It takes about 15 minutes to tear the meat off the legs and wings (unless you have someone in your household who, like my grandmother, who prefers meat off of bones), clear the meat from the back, sides and breast. I put all of the meat in a container and stick it in the fridge until inspiration strikes again. Then I take the carcass, wing and leg bones and boil them for a number of hours in the roasting pan with water. Once the stock has boiled, I use a flat ladle with small holes to sift through the bits and pull out bones, skin and inedible parts. I keep the dog’s bowl handy at my feet during this process (for skin and cartilage but not bones). If you can let it cool down enough, wading through with your fingertips is the best way to break up the final bits and find sneaky little bones and cartilage. If I already have a slew of chicken soup in the freezer, I ladle the stock into jars and freeze it for other soups, to add to shepherd’s pie or make gravy. I plan to make a round of chicken enchiladas with the extra shredded chicken that will overwhelm my stock jars.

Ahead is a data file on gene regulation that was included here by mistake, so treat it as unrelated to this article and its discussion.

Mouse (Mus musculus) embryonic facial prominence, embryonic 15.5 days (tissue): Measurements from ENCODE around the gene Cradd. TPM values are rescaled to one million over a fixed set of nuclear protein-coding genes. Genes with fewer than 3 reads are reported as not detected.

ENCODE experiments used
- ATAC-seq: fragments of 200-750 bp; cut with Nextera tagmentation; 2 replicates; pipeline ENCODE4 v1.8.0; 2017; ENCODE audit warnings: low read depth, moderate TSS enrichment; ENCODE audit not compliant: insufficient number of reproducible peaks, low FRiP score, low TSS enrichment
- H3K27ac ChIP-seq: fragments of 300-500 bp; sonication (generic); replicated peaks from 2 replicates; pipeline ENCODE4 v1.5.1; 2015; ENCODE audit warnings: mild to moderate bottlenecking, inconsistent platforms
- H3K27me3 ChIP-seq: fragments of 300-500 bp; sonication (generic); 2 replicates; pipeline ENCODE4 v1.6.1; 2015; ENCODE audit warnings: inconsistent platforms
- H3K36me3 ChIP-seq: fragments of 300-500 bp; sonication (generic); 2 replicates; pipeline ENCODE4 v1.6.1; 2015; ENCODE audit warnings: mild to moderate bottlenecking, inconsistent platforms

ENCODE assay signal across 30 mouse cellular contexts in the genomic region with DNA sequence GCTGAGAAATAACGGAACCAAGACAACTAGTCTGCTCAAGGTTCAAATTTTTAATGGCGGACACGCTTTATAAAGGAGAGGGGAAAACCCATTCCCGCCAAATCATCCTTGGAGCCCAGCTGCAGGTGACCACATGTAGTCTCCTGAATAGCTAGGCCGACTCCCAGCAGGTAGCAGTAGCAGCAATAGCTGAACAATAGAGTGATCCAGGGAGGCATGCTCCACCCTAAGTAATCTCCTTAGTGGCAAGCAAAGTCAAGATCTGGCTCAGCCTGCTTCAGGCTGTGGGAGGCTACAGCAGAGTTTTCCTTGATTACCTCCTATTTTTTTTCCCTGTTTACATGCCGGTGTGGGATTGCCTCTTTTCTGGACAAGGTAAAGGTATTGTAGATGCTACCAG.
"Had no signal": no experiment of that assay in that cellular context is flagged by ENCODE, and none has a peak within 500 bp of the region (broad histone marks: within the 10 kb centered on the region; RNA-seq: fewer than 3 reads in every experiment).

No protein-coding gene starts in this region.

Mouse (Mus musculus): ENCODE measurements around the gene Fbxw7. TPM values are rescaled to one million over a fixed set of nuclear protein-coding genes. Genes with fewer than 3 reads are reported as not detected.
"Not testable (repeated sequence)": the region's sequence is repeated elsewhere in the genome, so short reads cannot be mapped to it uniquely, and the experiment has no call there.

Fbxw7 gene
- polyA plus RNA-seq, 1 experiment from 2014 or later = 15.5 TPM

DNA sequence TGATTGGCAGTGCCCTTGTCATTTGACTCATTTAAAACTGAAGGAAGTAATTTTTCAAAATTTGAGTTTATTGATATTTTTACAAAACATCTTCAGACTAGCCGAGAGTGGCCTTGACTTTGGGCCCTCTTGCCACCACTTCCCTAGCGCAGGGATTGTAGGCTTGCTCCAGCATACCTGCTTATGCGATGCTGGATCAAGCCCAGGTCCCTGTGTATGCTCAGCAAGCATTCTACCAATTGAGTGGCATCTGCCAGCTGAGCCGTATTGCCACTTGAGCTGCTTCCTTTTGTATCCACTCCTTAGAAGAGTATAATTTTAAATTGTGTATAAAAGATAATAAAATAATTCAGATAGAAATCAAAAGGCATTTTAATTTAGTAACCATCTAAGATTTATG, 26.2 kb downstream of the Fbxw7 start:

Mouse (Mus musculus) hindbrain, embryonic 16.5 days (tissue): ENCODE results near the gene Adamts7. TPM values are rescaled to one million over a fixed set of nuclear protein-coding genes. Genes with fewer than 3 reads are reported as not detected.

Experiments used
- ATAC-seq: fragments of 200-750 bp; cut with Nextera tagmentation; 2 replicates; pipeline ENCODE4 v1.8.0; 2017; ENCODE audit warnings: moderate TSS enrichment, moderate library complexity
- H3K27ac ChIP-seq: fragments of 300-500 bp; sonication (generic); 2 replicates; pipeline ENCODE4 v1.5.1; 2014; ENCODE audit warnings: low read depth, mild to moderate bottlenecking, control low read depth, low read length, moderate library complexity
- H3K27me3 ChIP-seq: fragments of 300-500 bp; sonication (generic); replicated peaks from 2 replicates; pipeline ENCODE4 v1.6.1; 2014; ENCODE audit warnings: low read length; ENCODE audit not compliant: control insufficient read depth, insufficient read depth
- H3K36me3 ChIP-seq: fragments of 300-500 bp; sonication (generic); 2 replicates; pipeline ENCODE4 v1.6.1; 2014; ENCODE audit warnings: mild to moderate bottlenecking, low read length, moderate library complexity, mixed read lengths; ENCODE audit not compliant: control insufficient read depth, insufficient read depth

The rest of my ‘cleaned’ chicken pieces will be distributed evenly into three medium sized Ziploc bags and I'll throw it in the freezer. One bag will get chopped onto nachos with cheese, peppers, onions and olives, sour cream and guacamole on the side. Another bag will go into a chicken pot pie or Chicken a la King or stew or a stir fry (usually two dinners out of that one). And the last bag likely gets tossed together with some mayonnaise, onions, celery, peppers, cucumber and mustard to put inside a tortilla wrap with some cheese (2-3 lunches for 2 out of this bag). This works well in a pinch when an unexpected guest arrives for lunch.

I determined the cost of raising an approximately 6 pound bird on partial grain and partial forage (grass, bugs etc.) to be around $10 each (it will probably be cheaper this year as there won’t be the same set up costs). That’s a whole lot of chicken for $10. Then there is the additional gain of the unbeatable taste and nutritional benefits from this bug-eating beast and its browner, fattier pieces.

Here is some more on this from the Radical Homemaker guru herself, Shannon Hayes. Included here is great information about the definition, value and use of ‘grass-fed’ chicken.

My grandma would have surely partook and she would be so proud.